Then on the 13th of this month I took a walk along the river bank, from Chorlton to Didsbury, and found eight species of plant in flower. This was a bit unusual - but I told myself that several of these species can be a bit precocious some years.
Then, the day before yesterday (23.01.2012), I found several Hawthorn bushes in flower in a copse, just above the Mersey, near Kingsway. One of the old names for Hawthorn - 'May Blossom' provides a bit of a clue about when Hawthorn should flower.
I could, of course, go on and on and on about 'global warming' (the evidence for which seems pretty convincing to me and will, no doubt, have dire consequences) but I'll spare you and content myself with noting that something very unusual appears to be going on.
Dave Bishop, January 2012

Thursday, 19 January 2012

Checking the Nest Boxes on Chorlton Ees and Ivy Green

Last year (2011) FoCM obtained a Council grant which allowed us to put up 20 bird boxes on the Chorlton Ees and Ivy Green Local Nature Reserve (see John Agar’s blog entry for March 2011). We put up 10 boxes on the Ivy Green side of Chorlton Brook and 10 on the Chorlton Ees side.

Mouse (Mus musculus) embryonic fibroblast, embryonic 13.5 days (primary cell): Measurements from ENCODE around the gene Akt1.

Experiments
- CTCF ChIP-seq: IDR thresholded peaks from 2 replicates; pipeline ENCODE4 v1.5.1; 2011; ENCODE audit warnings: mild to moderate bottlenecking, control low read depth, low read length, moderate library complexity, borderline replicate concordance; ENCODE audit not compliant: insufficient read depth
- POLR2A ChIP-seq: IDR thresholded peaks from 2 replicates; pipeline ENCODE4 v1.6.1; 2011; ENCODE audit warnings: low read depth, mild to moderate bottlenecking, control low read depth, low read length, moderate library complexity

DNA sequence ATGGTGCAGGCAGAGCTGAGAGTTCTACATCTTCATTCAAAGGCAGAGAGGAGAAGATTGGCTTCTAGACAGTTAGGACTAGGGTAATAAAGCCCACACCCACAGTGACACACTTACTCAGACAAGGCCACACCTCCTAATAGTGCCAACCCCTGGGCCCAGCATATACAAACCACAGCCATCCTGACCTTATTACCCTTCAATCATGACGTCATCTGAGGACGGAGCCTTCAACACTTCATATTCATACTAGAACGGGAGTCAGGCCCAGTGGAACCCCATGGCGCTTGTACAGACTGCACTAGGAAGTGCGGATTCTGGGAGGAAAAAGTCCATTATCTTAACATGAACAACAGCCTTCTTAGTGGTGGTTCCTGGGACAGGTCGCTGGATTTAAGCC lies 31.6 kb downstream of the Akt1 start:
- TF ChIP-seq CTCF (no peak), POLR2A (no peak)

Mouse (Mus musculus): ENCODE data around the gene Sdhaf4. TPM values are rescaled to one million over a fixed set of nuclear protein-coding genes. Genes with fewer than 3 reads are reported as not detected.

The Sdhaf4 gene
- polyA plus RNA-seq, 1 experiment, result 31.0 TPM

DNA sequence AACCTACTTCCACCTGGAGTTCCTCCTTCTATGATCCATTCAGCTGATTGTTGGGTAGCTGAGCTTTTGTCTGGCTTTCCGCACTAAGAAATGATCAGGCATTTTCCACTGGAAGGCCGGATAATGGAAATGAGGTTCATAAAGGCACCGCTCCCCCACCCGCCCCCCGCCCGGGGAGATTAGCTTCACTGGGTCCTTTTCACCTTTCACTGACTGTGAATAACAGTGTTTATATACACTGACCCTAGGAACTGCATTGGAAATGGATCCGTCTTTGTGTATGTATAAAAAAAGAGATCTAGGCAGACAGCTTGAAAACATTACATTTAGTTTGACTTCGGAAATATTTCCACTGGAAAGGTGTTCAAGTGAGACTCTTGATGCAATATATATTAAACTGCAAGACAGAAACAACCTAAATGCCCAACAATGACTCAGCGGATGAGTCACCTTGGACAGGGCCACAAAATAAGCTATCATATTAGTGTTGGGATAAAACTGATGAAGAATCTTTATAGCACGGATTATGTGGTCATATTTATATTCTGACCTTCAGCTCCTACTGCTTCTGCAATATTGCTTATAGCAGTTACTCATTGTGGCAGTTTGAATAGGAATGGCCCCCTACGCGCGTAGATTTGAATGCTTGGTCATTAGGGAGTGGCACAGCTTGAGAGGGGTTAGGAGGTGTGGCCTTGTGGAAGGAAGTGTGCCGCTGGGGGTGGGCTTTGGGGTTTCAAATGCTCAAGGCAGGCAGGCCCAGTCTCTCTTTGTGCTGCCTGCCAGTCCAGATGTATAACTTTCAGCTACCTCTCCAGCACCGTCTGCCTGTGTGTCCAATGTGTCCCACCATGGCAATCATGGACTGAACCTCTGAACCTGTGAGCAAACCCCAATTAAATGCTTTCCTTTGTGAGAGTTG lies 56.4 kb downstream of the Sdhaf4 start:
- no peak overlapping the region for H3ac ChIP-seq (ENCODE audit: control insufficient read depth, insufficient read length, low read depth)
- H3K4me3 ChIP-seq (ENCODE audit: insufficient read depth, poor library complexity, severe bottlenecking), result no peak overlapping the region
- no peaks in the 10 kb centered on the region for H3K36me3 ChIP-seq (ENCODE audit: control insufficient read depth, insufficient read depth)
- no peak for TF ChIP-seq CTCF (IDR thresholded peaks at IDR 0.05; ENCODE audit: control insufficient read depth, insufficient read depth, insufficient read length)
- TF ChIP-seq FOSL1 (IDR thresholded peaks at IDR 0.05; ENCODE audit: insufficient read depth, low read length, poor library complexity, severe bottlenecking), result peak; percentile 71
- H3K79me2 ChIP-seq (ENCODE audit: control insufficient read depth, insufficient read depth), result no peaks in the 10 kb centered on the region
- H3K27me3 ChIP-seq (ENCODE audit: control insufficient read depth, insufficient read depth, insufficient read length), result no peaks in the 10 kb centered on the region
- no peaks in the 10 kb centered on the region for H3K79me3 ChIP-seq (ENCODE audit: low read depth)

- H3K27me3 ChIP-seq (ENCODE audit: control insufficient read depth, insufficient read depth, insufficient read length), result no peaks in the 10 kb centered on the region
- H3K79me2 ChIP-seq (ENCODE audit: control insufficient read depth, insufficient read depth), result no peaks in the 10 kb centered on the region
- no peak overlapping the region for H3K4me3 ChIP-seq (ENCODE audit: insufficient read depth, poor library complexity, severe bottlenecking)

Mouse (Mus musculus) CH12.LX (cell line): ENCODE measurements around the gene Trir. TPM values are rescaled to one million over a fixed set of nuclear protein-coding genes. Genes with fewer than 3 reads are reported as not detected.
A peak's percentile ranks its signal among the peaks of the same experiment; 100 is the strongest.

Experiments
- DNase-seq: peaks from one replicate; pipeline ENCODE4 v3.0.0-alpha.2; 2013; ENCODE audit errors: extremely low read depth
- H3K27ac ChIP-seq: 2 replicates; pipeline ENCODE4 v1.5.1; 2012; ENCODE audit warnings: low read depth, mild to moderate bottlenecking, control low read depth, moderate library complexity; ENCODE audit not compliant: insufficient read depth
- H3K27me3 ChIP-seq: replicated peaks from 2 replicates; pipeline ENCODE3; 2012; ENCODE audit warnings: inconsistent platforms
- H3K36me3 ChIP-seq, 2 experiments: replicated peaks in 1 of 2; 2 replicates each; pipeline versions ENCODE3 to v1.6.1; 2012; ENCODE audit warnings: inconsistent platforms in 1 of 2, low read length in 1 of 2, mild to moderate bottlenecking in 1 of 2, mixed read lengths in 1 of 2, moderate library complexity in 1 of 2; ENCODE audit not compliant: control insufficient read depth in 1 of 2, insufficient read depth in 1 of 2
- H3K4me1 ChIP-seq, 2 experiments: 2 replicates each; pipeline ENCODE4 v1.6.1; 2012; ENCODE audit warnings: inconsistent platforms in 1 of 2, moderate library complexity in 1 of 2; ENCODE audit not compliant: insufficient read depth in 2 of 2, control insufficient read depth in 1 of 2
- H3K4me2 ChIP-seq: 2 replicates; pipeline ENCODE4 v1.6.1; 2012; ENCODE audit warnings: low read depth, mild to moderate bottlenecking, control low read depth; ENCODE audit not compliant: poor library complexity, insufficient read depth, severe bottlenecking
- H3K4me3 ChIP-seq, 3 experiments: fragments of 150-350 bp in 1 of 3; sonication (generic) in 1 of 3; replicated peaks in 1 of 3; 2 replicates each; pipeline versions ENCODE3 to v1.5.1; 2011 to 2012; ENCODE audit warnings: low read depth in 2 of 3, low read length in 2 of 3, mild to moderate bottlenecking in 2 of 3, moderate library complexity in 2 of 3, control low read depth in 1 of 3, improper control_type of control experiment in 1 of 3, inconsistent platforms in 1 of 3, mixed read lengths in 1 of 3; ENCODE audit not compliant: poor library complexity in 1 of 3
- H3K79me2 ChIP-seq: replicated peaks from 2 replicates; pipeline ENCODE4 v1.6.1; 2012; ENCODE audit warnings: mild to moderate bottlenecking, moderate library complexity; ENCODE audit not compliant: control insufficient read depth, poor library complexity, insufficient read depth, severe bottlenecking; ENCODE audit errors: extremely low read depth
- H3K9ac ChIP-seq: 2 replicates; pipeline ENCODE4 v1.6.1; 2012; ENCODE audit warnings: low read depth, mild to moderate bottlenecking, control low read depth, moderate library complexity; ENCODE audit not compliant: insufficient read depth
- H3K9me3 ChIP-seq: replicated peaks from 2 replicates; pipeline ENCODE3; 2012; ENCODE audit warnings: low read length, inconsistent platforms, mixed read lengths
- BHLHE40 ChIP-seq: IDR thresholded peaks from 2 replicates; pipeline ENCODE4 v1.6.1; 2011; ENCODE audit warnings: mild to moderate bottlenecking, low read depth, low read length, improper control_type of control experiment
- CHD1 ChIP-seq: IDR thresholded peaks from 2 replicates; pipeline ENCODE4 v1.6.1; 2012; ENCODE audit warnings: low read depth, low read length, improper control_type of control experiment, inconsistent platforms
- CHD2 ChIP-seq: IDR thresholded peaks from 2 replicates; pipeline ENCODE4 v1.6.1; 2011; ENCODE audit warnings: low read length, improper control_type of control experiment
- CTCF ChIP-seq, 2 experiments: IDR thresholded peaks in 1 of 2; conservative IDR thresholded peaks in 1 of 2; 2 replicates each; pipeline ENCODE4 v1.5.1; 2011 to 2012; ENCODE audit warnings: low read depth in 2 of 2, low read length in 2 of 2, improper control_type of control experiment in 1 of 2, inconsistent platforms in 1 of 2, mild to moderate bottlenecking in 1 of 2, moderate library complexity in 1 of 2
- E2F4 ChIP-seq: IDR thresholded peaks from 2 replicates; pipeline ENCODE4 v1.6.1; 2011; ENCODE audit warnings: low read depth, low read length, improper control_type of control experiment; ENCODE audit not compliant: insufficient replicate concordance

Last Sunday (15.01.2012) four of us: Dave Bishop, John Agar, John’s son Mark and Mark’s wife Julie set out to see if any of the boxes had been used over the previous nesting season, and to clean out those with old nests in. John brought his extensible, aluminium ladders and Mark his battery powered, electric screw-driver.

On the Ivy Green side of the brook we were dismayed to see that the first two boxes we checked were lying on the ground at the foot of their trees. At first we suspected vandalism but then we noted that the screws holding the boxes to the trees had snapped and the boxes themselves had left indentations in the bark of the trees. We had fixed the boxes to the trees too tightly and the expansion of the tree bark, in the course of the year, had exerted enough pressure to snap the screws! Nevertheless, both of these boxes contained nests. The very first nest had a single tiny egg in it which had obviously failed to hatch (see the rather blurred photograph above).